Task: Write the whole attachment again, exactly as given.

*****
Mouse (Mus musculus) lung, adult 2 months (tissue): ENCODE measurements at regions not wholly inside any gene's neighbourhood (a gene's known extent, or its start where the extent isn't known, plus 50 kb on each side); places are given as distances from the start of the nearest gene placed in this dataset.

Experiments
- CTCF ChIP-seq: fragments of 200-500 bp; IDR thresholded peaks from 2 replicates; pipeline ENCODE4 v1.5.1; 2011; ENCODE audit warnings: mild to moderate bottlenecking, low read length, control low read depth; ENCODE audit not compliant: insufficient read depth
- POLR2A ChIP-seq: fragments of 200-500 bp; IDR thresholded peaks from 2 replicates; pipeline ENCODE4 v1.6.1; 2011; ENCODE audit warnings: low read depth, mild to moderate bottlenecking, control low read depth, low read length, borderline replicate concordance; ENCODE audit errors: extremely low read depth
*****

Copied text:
Mouse (Mus musculus) lung, adult 2 months (tissue): ENCODE measurements at regions not wholly inside any gene's neighbourhood (a gene's known extent, or its start where the extent isn't known, plus 50 kb on each side); places are given as distances from the start of the nearest gene placed in this dataset.

Experiments
- CTCF ChIP-seq: fragments of 200-500 bp; IDR thresholded peaks from 2 replicates; pipeline ENCODE4 v1.5.1; 2011; ENCODE audit warnings: mild to moderate bottlenecking, low read length, control low read depth; ENCODE audit not compliant: insufficient read depth
- POLR2A ChIP-seq: fragments of 200-500 bp; IDR thresholded peaks from 2 replicates; pipeline ENCODE4 v1.6.1; 2011; ENCODE audit warnings: low read depth, mild to moderate bottlenecking, control low read depth, low read length, borderline replicate concordance; ENCODE audit errors: extremely low read depth